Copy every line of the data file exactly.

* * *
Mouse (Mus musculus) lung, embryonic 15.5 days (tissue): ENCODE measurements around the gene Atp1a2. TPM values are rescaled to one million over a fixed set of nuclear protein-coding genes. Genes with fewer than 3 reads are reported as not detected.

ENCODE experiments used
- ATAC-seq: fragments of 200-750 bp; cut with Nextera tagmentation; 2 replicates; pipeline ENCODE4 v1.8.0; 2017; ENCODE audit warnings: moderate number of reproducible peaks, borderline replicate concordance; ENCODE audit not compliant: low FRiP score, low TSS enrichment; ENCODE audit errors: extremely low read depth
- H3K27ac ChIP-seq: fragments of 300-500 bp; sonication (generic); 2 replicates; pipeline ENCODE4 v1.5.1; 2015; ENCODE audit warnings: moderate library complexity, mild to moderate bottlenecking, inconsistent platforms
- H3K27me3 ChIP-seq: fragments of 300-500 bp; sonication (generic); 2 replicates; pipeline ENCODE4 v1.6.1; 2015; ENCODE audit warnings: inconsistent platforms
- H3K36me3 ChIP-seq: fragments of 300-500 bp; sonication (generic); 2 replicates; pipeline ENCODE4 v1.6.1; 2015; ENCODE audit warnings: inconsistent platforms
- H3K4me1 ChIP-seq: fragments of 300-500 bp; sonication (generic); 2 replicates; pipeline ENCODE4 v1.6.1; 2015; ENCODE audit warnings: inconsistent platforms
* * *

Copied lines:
Mouse (Mus musculus) lung, embryonic 15.5 days (tissue): ENCODE measurements around the gene Atp1a2. TPM values are rescaled to one million over a fixed set of nuclear protein-coding genes. Genes with fewer than 3 reads are reported as not detected.

ENCODE experiments used
- ATAC-seq: fragments of 200-750 bp; cut with Nextera tagmentation; 2 replicates; pipeline ENCODE4 v1.8.0; 2017; ENCODE audit warnings: moderate number of reproducible peaks, borderline replicate concordance; ENCODE audit not compliant: low FRiP score, low TSS enrichment; ENCODE audit errors: extremely low read depth
- H3K27ac ChIP-seq: fragments of 300-500 bp; sonication (generic); 2 replicates; pipeline ENCODE4 v1.5.1; 2015; ENCODE audit warnings: moderate library complexity, mild to moderate bottlenecking, inconsistent platforms
- H3K27me3 ChIP-seq: fragments of 300-500 bp; sonication (generic); 2 replicates; pipeline ENCODE4 v1.6.1; 2015; ENCODE audit warnings: inconsistent platforms
- H3K36me3 ChIP-seq: fragments of 300-500 bp; sonication (generic); 2 replicates; pipeline ENCODE4 v1.6.1; 2015; ENCODE audit warnings: inconsistent platforms
- H3K4me1 ChIP-seq: fragments of 300-500 bp; sonication (generic); 2 replicates; pipeline ENCODE4 v1.6.1; 2015; ENCODE audit warnings: inconsistent platforms